Plants That Tolerate Shade

Yards that are prone to a lot of shade can be extremely frustrating to gardeners, especially those who seek flowers. While shade can prohibit growth in many plants, it can also inspire growth in others. There are many plants that tolerate, and often flourish, in light or heavy shade.

Lenten Rose

A member of the Buttercup family, Lenten Rose (Helleborus orientalis) is a shade-loving, woodland plant native to Eurasia. The plant is notable for its early blooming tendencies, as the Lenten Rose sometimes produces its signature waxy white blooms in mid winter--despite the presence of snow. Lenten Rose is a perennial that has attractive, tough green foliage. The plant grows best in light to full shade, in soil that is loose and rich.

Needle Palm

A native of the Southeastern United States, Needle Palm (Rhapidophyllum hystrix) is a low-growing, shrub-like palm that produces rich green fronds. Cold hardy and low maintenance, Needle Palm grows in partial to full shade, requiring little attention other than the occasional dose of fertilizer if increased growth is desire. The plant does best in rich, moist soil that is well drained. Established plants are quite drought tolerant.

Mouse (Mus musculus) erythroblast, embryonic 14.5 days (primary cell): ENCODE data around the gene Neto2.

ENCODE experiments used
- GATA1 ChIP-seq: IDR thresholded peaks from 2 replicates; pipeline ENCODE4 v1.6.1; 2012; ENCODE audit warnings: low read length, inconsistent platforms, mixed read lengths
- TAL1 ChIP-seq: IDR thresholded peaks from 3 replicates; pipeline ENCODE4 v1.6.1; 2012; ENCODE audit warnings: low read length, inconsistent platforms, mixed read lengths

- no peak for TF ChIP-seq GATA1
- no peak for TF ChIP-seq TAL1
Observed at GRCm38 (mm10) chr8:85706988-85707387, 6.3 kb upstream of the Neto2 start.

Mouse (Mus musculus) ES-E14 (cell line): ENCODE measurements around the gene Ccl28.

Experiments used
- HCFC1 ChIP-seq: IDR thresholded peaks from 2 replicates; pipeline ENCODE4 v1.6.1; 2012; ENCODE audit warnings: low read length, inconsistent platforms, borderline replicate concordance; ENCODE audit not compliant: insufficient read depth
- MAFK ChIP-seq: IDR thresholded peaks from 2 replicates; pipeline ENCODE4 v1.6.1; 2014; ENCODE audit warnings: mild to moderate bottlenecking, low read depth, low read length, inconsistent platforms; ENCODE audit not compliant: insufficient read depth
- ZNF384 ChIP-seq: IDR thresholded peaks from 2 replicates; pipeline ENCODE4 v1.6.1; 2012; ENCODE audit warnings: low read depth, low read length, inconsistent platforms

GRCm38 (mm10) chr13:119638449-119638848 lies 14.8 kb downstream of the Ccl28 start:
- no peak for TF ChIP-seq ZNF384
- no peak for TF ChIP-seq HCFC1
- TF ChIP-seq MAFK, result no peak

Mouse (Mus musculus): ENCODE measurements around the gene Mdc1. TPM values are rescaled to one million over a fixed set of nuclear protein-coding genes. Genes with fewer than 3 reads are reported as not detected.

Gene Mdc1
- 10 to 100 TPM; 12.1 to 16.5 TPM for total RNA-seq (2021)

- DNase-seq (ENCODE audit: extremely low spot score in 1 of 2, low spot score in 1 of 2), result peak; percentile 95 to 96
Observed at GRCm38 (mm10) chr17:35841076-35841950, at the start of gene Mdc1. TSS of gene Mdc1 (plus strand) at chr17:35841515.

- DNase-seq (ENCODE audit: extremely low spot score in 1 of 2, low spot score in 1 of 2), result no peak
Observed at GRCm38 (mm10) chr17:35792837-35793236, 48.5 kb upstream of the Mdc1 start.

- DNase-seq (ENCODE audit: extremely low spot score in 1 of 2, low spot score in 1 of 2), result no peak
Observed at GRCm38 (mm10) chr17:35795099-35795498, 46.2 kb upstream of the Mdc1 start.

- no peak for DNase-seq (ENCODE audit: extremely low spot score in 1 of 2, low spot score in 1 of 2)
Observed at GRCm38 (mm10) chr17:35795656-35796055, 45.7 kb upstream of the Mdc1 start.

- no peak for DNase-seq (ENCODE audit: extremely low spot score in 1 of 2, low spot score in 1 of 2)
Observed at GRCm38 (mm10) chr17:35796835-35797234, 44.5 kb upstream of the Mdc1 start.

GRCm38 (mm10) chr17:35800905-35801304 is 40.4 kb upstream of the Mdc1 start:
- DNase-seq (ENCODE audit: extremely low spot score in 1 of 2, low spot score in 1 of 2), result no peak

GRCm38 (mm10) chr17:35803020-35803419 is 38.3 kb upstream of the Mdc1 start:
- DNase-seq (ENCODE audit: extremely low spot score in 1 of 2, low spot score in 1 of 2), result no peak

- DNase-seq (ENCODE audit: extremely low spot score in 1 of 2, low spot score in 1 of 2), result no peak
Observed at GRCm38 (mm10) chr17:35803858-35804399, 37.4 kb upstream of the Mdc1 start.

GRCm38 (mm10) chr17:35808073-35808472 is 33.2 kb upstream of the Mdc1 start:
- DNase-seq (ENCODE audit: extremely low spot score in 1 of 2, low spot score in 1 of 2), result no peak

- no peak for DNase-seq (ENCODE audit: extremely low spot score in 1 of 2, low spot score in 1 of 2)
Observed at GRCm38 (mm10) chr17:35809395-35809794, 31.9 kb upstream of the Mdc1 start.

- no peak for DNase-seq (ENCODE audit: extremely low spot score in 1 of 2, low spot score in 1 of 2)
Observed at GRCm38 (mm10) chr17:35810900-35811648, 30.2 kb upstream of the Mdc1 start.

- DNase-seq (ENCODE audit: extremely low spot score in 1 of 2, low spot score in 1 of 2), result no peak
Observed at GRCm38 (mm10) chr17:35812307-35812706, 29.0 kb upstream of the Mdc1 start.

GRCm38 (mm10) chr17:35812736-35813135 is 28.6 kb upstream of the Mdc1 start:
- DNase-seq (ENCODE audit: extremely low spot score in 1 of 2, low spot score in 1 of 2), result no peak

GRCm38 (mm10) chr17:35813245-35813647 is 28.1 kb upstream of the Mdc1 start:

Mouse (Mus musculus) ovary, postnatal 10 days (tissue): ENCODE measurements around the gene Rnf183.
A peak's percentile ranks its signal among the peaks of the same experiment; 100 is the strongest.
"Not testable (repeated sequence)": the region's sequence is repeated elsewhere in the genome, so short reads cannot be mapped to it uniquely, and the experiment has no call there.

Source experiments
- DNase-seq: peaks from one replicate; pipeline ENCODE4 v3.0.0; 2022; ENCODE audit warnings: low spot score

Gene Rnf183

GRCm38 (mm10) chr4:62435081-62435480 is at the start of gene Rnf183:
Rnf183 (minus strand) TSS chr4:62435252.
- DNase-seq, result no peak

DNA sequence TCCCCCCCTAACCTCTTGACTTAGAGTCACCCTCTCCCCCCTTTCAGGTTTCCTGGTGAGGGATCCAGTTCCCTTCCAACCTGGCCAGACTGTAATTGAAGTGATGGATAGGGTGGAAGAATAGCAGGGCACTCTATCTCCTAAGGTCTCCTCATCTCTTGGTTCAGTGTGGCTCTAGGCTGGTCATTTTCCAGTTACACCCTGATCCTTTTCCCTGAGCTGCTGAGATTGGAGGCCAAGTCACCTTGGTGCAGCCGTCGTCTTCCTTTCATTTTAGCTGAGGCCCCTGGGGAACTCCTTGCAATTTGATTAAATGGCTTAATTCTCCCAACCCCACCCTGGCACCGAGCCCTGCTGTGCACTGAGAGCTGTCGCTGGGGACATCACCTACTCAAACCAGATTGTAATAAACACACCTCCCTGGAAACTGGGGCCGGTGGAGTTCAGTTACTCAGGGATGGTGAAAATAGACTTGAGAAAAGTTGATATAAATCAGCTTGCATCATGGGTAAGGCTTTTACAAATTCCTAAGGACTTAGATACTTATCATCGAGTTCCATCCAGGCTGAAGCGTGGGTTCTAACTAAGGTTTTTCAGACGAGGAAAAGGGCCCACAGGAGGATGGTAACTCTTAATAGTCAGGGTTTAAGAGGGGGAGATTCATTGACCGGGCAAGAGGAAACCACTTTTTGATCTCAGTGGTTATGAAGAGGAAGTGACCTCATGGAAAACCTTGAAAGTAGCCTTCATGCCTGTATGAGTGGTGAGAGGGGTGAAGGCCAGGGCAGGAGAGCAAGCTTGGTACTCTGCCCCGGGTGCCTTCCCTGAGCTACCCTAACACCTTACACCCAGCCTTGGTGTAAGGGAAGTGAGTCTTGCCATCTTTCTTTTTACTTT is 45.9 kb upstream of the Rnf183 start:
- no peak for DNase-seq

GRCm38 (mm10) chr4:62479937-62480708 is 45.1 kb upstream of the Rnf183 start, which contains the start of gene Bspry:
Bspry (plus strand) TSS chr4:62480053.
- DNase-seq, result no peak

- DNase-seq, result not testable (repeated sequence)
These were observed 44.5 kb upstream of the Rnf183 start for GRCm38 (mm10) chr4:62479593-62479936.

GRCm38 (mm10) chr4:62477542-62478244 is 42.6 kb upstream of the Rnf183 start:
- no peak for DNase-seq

A native to Eastern Asia, Liriope (Liriope muscari) is a fleshy, grass-like member of the lily family that boasts rich green foliage and spikes of delicate flowers in shades of purple, lilac and white. Also called Border Grass, Liriope is often used as a border in gardens to accent flashier plants. Liriope grows in both sun and shade, and though the plant prefers fertile, moist soil, it will often grow in many other less-than-ideal conditions.

Keywords: shade plants, shade tolerating, plant types

About this Author

Michelle Wishhart is a writer based out of Astoria, Ore. She has been writing professionally for five years, starting with her position as a staff arts writer for an alternative weekly paper in Santa Cruz. She has a B.A. in fine arts from the University of California in Santa Cruz and a minor in English literature.